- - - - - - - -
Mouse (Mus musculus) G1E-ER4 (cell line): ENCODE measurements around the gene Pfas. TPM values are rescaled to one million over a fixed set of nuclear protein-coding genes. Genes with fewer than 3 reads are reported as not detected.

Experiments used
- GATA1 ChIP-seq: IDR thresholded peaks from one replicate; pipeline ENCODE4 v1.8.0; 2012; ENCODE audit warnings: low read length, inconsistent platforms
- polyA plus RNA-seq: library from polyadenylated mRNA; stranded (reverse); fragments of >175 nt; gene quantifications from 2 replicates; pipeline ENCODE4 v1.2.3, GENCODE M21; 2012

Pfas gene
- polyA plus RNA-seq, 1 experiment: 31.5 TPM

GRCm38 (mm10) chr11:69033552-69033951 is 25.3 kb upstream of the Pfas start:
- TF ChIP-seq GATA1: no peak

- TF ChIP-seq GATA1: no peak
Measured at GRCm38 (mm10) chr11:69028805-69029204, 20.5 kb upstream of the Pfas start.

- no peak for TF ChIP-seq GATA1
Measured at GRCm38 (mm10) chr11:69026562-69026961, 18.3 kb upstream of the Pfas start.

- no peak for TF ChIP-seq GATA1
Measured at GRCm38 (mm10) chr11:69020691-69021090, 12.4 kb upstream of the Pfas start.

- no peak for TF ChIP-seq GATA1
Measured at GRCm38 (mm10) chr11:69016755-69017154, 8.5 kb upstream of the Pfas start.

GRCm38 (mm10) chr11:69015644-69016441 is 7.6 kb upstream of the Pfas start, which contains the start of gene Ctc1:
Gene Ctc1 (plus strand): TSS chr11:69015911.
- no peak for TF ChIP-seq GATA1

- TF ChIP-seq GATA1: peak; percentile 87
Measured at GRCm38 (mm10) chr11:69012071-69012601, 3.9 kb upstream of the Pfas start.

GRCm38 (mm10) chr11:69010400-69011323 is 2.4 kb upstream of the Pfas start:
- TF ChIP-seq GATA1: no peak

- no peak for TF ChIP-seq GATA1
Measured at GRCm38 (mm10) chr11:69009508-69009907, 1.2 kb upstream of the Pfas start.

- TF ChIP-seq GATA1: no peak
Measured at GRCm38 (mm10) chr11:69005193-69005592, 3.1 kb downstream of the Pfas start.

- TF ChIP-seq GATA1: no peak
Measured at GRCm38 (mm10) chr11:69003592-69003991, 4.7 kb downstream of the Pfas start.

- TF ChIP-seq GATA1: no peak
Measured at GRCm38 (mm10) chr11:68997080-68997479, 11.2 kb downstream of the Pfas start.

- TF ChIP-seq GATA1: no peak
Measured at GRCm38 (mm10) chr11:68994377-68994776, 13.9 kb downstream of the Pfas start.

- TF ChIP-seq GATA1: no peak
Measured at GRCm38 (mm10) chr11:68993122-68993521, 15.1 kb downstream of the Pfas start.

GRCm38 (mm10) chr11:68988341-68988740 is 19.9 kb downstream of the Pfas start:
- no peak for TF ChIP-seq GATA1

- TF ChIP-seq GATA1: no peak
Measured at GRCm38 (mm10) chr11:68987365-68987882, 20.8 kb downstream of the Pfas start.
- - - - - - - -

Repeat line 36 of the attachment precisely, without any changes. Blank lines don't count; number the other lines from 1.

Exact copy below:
GRCm38 (mm10) chr11:68988341-68988740 is 19.9 kb downstream of the Pfas start: